I am a carboholic. Bread, booze, you name it--odds are I love it. A nutritionist would say that it has something to do with the soporific effects of the carbohydrate, that it instills in the eater a sense of well-being and calm. I'm not so sure about that; though I will say that nothing makes me sleepier and happier than a few glasses of bourbon, that is hardly the point. Dopamine rush or not, the ACTUAL point is that I am a sucker for a good starch, and nothing better typifies my adoration than a perfect loaf of bread.
I've been interested in making bread for many a year, but like others, I was intimidated. I mean...you have to let things FERMENT. you have to KNEAD. You have to FEED the YEAST. For that kind of trauma, I might as well have a puppy, right?
(What was that about missing the point?)
Of course, such ridiculousness was fueled by the fact that I was living in Park Slope, the kind of neighborhood where you can go to the corner bodega and pick up a loaf of fresh rosemary sourdough at 2am; my perspective changed somewhat once I moved to Bed Stuy, where the grocery stores close at 7 and the bodegas sell beer by the bottle. If I wanted rosemary bread, I was going to have to make it my OWNSELF. And so, I rolled up my sleeves and set to work.
Inevitably, my journey has been marred by many a loaf of truly subpar attempts (though Bench, to his credit, will fall upon whatever disaster loaf I've concocted as though he's not eaten in a week and pronounce it heavenly, thereby inspiring me to keep trying), but I think I've finally gotten the hang of a basic loaf. The turning point? Stumbling across this recipe. This guy? This guy knows how to write about baking a loaf of (really straightforward, non-fancy) bread. The loaves I've churned out according to this recipe have been highly edible. Delicious, even!
Better than tasty loaves, however, is the weird feeling of confidence I find myself with at the moment. Though I'm hardly about to go out and start my own bakery, I suddenly find myself understanding what dough is meant to feel like at different stages, what the appropriate water temperature for proofing yeast feels like, and the pure, visceral delight of ripping open a fresh loaf and smearing a slice in butter. Best of all, I've realized that bread is not this strange, mysterious, fussy thing: Bread is earthy; it's forgiving; it's adventurous; it will take a lot of abuse before it decides to stop being your friend. Measurements don't need to be exact--bread is all about feelings. Just throw together the basic ingredients until it starts to work.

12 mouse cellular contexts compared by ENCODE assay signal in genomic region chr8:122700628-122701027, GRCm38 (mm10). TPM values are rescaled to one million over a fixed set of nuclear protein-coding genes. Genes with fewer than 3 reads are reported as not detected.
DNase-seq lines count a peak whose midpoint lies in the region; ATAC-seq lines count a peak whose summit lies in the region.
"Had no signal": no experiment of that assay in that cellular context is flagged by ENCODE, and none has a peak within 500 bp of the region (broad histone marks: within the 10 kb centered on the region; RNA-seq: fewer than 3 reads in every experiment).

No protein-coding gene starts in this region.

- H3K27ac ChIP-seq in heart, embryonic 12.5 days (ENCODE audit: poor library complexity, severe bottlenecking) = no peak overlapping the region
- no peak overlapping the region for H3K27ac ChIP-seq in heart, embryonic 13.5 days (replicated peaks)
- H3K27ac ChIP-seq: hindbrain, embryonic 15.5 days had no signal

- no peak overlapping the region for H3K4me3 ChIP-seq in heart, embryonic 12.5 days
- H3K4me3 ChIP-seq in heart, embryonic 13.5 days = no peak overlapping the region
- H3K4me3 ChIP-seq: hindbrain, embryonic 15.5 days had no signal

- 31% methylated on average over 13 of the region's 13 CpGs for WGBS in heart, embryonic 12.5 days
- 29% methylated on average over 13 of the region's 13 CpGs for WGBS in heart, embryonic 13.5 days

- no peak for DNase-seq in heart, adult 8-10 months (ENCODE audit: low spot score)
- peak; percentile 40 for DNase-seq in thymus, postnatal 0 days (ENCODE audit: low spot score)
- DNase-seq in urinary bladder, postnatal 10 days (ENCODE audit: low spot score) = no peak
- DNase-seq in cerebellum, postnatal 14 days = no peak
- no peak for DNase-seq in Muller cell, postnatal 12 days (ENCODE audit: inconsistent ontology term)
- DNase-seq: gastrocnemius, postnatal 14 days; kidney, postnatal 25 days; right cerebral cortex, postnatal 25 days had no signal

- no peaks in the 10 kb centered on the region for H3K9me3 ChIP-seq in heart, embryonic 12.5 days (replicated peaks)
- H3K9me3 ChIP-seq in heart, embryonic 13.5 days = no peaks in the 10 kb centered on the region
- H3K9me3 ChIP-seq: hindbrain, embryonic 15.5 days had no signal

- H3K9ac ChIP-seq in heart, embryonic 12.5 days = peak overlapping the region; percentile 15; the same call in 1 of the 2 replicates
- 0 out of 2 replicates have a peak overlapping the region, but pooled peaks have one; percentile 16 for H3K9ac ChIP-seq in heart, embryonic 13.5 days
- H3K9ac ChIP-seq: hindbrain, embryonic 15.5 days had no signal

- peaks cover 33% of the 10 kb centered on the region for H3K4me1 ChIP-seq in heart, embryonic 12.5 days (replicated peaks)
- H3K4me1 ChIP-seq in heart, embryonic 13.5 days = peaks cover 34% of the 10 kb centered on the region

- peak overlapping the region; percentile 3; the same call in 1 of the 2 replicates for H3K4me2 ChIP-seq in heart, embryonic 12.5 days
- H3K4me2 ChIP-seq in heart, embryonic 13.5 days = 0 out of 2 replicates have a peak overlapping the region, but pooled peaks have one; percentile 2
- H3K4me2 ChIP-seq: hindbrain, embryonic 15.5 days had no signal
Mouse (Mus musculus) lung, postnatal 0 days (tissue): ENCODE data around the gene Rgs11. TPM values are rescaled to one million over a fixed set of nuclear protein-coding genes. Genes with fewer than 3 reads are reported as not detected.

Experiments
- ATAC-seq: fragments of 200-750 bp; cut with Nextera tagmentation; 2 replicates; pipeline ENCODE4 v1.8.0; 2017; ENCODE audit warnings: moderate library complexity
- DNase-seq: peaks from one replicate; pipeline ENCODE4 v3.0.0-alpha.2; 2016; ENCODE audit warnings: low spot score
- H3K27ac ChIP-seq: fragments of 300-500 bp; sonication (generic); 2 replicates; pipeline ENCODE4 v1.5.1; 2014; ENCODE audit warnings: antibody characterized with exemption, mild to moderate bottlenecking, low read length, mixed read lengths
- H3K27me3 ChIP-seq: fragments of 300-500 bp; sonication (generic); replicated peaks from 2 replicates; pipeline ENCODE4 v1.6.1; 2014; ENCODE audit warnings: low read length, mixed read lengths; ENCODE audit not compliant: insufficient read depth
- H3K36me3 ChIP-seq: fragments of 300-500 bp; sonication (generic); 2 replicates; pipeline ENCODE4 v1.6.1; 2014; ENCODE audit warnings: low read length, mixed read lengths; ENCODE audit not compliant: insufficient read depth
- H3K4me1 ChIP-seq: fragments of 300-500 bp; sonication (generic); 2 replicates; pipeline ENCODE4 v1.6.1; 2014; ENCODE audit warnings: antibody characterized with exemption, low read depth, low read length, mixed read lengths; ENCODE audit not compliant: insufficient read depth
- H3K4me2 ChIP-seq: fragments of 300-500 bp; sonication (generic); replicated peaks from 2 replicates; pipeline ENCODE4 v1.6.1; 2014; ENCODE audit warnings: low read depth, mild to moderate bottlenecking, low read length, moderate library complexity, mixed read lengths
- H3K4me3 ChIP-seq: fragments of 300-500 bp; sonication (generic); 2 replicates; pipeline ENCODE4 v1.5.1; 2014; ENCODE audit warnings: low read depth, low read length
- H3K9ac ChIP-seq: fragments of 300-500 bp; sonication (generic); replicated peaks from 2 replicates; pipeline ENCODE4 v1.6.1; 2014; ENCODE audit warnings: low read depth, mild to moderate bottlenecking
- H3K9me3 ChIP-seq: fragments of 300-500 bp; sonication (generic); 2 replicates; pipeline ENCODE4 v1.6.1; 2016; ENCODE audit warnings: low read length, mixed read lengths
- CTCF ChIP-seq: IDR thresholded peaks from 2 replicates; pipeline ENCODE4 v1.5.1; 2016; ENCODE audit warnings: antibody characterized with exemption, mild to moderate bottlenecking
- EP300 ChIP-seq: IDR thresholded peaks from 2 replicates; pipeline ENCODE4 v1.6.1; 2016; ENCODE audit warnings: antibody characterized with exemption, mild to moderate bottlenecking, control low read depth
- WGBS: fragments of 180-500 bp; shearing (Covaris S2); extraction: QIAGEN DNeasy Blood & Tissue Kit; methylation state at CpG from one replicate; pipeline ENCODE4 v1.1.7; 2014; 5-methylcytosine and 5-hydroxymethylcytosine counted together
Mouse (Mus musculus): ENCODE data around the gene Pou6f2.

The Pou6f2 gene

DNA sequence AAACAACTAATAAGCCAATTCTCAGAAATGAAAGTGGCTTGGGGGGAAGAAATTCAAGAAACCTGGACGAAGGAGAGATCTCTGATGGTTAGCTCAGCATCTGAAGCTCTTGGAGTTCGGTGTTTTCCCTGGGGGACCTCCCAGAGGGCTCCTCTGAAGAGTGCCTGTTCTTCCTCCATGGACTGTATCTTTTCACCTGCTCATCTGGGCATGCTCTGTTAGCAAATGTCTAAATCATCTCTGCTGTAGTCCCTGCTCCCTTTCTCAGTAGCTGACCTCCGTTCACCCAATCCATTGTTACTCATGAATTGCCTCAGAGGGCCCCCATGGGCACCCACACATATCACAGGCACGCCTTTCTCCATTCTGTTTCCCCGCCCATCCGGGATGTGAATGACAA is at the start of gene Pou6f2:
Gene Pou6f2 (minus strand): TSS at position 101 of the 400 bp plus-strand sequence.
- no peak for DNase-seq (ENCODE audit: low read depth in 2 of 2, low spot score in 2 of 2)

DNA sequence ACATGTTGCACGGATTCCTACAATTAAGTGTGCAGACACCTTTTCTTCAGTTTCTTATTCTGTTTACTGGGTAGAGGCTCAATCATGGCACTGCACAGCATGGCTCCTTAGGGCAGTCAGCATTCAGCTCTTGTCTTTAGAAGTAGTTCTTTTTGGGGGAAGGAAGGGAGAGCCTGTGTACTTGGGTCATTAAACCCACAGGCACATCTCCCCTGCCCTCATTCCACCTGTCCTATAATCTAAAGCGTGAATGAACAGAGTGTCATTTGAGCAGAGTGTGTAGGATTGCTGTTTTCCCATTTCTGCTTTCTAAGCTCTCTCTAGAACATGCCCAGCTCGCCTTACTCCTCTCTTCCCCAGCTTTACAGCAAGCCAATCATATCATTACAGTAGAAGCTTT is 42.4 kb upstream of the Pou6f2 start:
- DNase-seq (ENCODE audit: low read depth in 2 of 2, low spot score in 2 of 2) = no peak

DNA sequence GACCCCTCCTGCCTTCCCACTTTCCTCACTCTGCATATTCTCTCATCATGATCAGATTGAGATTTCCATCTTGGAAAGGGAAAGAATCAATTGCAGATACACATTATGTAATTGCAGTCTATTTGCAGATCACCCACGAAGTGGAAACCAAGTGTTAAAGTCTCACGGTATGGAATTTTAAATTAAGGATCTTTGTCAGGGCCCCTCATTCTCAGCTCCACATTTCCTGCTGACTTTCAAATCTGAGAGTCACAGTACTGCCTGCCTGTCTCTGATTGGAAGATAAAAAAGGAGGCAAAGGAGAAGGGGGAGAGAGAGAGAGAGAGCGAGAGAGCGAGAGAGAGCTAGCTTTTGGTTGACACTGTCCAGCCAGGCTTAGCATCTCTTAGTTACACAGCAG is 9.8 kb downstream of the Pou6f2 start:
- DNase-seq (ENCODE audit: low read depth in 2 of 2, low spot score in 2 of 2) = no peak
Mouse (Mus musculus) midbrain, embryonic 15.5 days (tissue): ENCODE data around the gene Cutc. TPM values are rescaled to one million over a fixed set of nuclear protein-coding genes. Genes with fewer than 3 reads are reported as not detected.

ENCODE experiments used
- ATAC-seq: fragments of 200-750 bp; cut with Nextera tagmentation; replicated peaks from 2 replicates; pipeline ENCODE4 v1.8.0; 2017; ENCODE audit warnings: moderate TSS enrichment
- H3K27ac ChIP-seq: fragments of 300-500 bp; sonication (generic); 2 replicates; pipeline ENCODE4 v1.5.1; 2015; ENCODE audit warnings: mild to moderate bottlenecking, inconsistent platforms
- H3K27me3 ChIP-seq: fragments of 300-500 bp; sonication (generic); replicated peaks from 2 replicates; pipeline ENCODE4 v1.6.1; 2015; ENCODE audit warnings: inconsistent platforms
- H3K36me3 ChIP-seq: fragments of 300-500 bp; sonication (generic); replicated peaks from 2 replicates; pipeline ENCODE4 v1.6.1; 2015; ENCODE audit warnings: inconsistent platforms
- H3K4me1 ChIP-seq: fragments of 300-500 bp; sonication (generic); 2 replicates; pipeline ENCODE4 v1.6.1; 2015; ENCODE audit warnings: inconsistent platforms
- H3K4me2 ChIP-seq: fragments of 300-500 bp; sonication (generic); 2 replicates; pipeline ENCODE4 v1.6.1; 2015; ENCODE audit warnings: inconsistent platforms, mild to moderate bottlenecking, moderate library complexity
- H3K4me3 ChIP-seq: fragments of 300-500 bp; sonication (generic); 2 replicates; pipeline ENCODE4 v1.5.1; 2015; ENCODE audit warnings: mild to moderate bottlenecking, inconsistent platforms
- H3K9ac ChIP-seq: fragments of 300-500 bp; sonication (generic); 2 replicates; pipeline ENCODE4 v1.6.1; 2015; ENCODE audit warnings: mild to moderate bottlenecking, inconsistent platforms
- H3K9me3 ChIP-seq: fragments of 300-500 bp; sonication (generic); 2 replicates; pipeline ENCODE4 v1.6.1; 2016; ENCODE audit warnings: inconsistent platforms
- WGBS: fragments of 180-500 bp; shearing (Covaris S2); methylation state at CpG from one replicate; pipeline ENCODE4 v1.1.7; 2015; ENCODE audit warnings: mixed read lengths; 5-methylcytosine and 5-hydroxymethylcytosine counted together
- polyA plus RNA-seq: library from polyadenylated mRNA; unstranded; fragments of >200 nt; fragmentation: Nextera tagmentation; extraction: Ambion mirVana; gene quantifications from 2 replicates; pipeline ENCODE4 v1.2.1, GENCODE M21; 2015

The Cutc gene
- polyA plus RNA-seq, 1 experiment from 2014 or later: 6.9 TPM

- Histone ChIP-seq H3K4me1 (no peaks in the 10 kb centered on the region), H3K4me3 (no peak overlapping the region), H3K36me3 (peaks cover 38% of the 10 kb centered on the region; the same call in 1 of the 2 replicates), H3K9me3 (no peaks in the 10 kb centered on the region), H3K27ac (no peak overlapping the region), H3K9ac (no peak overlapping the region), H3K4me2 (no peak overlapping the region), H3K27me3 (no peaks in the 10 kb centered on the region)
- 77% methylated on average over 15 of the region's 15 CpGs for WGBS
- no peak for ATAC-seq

Plus, it smells freaking awesome as it bakes. Just saying.
Easy! Delicious! Basic! Bread!
as written by S. John Ross; please see his site for more detailed instructions and good common sense.
1-1/3 cups very warm water (100-110 degrees F or so)
1 rounded tbsp. sugar
2 teaspoons salt
2 tbsp. butter (vary as needed; see below)
3 rounded cups all purpose flour
1 rounded cup whole wheat flour
1 tsp. active dry yeast
- In a mixing bowl, dissolve the sugar and salt in the water; sprinkle the yeast over the top. Stir to dissolve, then let sit for 10 minutes.
- Add the softened butter, then about 2/3 of the flour to the bowl (1/2 c at a time), and mix until the dough pulls away from the side of the bowl. Turn the dough out on to a floured board and flour your hands. Knead gently, mixing in the remaining flour slowly until the dough becomes a smooth mass (you can also do this in your mixer, with a dough hook. As I have no counter space, I prefer this method, but I know you might not).
- Put the dough into a mixing bowl that has been coated with oil or butter; turn once to coat and cover the bowl with cling film and a kitchen towl. Put it somewhere warm to rise for about 45 minutes (I like to preheat my oven to its lowest setting while I knead, shut it off and put the dough into the OFF oven to rise. As S. John says, the inside of the oven door should be hot to the touch, but not enough to burn).
- After 45 minutes, take the dough out of its warm place, and punch its daylights out! Then, give it a quick knead, adding more flour if necessary, and shape into a loaf. Place on a cookie sheet or pizza stone that's been given a light dusting of cornmeal; put it back in its warm place for a second rising, keeping it nice and toasty under a blanket of paper towels (or, the cling film and kitchen towel from the first rising). 45 more minutes, undisturbed!
- Remove the towel and clingfilm! Bake at 350 (don't bother preheating the oven if you're in a hurry) for 30-45 minutes, or until the loaf sounds hollow.